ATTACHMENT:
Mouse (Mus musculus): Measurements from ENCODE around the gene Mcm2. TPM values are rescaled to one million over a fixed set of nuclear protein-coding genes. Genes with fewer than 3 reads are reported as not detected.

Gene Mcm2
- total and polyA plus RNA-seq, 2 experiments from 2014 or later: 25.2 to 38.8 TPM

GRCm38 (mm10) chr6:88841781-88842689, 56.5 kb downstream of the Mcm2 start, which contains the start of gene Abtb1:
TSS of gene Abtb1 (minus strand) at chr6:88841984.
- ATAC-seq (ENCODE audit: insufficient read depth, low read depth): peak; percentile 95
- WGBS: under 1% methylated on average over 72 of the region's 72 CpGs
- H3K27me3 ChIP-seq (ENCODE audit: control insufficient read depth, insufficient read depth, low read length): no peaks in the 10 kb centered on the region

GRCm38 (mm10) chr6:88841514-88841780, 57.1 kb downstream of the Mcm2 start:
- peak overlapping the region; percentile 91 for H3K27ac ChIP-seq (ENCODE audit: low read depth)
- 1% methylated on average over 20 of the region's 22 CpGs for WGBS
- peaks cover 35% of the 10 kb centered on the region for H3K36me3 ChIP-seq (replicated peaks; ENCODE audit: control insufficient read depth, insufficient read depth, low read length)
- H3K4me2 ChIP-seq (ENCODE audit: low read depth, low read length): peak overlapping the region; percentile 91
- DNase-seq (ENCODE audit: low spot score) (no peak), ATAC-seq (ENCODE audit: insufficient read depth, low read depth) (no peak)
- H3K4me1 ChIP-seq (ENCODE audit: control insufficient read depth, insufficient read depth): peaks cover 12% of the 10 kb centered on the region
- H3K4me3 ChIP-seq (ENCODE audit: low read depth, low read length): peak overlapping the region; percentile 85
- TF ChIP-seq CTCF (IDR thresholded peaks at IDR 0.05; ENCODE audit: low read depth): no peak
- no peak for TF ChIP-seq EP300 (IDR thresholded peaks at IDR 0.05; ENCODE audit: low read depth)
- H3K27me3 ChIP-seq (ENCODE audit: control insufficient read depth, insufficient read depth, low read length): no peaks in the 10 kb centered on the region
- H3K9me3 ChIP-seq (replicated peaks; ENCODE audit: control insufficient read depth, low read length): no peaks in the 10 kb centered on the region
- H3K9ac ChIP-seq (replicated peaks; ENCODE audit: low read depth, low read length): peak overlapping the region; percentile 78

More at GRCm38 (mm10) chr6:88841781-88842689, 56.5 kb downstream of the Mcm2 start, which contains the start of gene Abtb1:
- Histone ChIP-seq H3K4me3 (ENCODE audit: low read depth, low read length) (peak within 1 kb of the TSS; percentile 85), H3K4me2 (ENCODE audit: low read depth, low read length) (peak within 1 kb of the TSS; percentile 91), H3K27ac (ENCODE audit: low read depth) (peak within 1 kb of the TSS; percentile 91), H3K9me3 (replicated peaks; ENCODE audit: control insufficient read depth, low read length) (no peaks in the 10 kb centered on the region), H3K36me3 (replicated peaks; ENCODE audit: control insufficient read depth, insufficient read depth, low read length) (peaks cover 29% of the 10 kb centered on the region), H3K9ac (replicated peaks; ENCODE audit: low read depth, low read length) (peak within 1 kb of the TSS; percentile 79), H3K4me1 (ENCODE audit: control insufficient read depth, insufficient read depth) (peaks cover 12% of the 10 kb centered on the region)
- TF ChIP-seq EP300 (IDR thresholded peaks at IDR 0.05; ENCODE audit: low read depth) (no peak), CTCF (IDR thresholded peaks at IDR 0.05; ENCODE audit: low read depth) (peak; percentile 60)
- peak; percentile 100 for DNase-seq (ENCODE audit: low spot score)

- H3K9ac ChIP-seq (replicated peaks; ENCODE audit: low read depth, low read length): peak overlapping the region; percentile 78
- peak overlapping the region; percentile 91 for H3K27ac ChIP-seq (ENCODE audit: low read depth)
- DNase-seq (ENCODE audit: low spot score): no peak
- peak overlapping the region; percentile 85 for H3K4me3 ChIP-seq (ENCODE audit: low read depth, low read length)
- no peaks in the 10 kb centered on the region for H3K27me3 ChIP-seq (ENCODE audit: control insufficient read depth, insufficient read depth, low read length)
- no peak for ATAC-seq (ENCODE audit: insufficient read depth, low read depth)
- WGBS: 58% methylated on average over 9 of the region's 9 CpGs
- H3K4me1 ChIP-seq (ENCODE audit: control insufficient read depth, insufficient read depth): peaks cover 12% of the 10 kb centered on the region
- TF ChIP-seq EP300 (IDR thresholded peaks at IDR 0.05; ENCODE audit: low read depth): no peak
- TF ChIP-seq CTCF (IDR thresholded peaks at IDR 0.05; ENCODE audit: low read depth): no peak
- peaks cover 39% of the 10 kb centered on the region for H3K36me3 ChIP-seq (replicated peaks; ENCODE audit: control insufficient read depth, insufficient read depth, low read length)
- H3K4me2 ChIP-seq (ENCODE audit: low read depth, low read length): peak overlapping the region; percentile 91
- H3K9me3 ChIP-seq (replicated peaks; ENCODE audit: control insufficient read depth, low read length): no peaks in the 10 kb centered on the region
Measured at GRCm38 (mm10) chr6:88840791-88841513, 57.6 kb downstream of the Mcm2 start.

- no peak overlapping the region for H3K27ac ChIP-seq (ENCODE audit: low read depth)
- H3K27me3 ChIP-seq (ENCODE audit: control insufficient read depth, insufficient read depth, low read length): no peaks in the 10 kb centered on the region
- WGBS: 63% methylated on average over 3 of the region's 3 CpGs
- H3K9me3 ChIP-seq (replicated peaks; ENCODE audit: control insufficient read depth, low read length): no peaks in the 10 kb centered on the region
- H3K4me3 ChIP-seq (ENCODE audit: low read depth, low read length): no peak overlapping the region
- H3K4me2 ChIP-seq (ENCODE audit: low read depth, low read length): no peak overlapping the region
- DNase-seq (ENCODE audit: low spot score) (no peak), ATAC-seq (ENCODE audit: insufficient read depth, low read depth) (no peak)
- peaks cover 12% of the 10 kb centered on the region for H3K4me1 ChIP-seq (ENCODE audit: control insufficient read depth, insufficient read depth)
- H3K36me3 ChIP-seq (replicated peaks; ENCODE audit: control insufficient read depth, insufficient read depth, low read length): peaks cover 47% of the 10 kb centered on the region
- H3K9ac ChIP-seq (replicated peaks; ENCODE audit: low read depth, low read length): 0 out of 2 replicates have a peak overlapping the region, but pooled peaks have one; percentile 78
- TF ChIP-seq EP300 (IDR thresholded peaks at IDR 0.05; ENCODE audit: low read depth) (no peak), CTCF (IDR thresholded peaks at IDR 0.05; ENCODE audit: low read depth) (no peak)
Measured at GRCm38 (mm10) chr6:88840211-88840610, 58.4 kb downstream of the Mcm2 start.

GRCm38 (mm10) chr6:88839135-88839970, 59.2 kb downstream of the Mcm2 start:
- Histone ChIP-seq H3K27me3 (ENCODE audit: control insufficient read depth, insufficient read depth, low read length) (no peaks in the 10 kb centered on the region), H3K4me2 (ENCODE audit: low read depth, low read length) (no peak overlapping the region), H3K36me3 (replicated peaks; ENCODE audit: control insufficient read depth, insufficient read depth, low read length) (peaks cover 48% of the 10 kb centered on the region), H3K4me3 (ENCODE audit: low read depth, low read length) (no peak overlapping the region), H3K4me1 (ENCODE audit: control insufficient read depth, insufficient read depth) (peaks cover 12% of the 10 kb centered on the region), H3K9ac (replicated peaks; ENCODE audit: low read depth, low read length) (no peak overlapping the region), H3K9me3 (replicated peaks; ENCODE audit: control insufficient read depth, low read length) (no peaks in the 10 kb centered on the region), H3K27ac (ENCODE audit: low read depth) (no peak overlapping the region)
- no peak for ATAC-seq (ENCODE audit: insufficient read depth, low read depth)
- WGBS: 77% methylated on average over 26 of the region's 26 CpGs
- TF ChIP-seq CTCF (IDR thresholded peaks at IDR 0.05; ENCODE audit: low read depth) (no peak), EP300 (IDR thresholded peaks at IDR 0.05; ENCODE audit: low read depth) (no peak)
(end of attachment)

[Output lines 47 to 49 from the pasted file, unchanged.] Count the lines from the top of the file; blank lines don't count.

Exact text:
- peaks cover 12% of the 10 kb centered on the region for H3K4me1 ChIP-seq (ENCODE audit: control insufficient read depth, insufficient read depth)
- H3K36me3 ChIP-seq (replicated peaks; ENCODE audit: control insufficient read depth, insufficient read depth, low read length): peaks cover 47% of the 10 kb centered on the region
- H3K9ac ChIP-seq (replicated peaks; ENCODE audit: low read depth, low read length): 0 out of 2 replicates have a peak overlapping the region, but pooled peaks have one; percentile 78